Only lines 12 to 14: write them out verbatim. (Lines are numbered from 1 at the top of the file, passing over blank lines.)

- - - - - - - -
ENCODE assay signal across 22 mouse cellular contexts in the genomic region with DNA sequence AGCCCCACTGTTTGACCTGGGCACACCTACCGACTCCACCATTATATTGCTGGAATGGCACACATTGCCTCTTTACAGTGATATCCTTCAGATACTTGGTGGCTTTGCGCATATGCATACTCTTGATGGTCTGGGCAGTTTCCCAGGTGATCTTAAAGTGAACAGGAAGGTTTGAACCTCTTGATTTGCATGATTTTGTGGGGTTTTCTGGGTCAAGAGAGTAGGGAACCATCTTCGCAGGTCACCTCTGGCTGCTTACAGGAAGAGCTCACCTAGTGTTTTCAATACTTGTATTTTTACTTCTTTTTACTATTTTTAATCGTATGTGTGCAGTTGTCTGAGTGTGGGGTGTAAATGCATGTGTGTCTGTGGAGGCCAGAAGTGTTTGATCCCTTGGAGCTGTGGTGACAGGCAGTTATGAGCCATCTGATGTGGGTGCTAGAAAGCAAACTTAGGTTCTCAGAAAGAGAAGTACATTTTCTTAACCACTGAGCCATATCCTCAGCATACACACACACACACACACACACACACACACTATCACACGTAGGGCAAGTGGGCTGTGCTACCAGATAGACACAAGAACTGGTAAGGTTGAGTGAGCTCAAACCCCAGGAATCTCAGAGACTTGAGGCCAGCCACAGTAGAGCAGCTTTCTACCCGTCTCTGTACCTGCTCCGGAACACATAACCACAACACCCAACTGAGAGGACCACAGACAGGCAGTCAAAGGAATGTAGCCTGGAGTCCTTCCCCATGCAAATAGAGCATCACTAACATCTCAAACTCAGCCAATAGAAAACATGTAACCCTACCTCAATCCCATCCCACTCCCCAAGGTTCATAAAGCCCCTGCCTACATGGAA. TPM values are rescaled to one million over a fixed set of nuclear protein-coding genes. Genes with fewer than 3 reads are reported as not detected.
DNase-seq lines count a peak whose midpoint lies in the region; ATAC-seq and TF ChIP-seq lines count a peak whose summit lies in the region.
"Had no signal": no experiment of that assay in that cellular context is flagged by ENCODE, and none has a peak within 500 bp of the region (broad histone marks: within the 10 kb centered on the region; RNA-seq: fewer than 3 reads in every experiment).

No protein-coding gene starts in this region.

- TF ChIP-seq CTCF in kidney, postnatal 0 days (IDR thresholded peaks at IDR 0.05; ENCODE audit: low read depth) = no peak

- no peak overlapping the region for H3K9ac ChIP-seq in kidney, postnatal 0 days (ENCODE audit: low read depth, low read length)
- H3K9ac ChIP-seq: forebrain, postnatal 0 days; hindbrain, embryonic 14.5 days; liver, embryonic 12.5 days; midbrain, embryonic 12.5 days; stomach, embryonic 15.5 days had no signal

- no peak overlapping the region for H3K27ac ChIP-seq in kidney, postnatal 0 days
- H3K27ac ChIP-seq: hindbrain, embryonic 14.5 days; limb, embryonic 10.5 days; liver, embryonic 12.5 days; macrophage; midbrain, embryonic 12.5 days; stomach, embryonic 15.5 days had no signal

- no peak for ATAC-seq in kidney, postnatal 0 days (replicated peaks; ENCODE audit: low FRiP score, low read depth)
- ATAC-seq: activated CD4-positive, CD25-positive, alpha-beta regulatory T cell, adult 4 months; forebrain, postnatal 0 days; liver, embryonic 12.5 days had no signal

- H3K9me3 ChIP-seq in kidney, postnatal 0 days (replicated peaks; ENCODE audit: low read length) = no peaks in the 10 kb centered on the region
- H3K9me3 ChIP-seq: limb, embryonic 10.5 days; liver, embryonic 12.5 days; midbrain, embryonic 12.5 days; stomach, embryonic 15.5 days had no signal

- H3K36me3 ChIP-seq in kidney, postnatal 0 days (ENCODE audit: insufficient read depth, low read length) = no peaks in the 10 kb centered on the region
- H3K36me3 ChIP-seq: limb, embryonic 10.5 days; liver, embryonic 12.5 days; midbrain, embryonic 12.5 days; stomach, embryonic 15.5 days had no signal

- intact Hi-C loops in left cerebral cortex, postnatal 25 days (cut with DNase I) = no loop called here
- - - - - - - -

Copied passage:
- H3K9me3 ChIP-seq in kidney, postnatal 0 days (replicated peaks; ENCODE audit: low read length) = no peaks in the 10 kb centered on the region
- H3K9me3 ChIP-seq: limb, embryonic 10.5 days; liver, embryonic 12.5 days; midbrain, embryonic 12.5 days; stomach, embryonic 15.5 days had no signal

- H3K36me3 ChIP-seq in kidney, postnatal 0 days (ENCODE audit: insufficient read depth, low read length) = no peaks in the 10 kb centered on the region